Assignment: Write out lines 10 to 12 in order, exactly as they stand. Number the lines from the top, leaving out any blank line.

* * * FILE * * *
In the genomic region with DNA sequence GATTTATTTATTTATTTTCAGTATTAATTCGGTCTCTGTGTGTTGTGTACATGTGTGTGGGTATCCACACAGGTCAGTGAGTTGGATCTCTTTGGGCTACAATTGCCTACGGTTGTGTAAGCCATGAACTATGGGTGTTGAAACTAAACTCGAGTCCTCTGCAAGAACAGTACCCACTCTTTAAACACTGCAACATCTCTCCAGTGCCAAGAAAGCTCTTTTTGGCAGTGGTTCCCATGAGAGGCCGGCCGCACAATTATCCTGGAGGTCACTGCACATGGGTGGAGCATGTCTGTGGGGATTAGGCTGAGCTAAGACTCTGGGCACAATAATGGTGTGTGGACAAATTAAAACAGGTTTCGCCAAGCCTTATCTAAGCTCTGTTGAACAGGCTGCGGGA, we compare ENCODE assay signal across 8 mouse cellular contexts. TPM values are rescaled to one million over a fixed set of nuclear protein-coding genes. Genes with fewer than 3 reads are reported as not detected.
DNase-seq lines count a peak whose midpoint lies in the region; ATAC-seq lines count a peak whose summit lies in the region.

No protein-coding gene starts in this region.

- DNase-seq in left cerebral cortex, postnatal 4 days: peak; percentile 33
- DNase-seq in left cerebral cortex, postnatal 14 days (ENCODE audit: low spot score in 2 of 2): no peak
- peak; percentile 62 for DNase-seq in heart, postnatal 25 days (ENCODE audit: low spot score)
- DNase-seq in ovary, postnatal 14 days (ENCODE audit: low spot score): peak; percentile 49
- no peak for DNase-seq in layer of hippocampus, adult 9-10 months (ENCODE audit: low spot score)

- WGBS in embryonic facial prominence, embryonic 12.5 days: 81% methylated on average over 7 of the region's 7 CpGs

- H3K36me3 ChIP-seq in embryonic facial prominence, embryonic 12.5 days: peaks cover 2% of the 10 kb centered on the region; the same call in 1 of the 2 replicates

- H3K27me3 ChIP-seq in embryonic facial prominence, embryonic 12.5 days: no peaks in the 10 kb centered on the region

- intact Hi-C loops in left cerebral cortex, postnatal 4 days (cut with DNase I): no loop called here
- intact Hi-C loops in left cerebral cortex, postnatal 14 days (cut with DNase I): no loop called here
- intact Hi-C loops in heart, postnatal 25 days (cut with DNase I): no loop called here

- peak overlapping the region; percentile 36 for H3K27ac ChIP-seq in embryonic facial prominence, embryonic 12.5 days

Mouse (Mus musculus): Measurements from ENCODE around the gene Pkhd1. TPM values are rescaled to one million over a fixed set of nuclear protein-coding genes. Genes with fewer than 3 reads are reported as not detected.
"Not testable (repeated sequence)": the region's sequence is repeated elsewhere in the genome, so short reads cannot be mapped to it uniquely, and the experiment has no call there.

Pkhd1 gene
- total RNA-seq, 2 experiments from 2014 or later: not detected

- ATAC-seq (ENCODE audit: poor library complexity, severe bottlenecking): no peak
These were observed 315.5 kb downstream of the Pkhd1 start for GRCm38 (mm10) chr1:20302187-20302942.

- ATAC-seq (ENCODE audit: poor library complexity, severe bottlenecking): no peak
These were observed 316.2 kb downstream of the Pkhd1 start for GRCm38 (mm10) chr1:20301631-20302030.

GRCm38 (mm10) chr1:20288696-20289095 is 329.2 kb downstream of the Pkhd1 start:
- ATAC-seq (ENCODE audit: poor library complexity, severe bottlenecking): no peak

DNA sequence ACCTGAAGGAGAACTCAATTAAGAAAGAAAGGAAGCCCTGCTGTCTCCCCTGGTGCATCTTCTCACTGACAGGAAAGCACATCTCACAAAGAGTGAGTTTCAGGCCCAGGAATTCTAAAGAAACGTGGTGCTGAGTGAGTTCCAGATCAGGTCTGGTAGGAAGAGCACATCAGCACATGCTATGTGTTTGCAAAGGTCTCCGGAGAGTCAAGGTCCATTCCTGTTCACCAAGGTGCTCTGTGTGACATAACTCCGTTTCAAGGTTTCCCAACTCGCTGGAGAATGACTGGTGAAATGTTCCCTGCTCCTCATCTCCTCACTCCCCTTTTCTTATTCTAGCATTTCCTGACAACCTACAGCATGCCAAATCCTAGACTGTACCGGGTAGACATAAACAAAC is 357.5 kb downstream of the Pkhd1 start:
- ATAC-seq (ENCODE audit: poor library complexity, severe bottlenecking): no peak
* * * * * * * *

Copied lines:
- H3K36me3 ChIP-seq in embryonic facial prominence, embryonic 12.5 days: peaks cover 2% of the 10 kb centered on the region; the same call in 1 of the 2 replicates

- H3K27me3 ChIP-seq in embryonic facial prominence, embryonic 12.5 days: no peaks in the 10 kb centered on the region

- intact Hi-C loops in left cerebral cortex, postnatal 4 days (cut with DNase I): no loop called here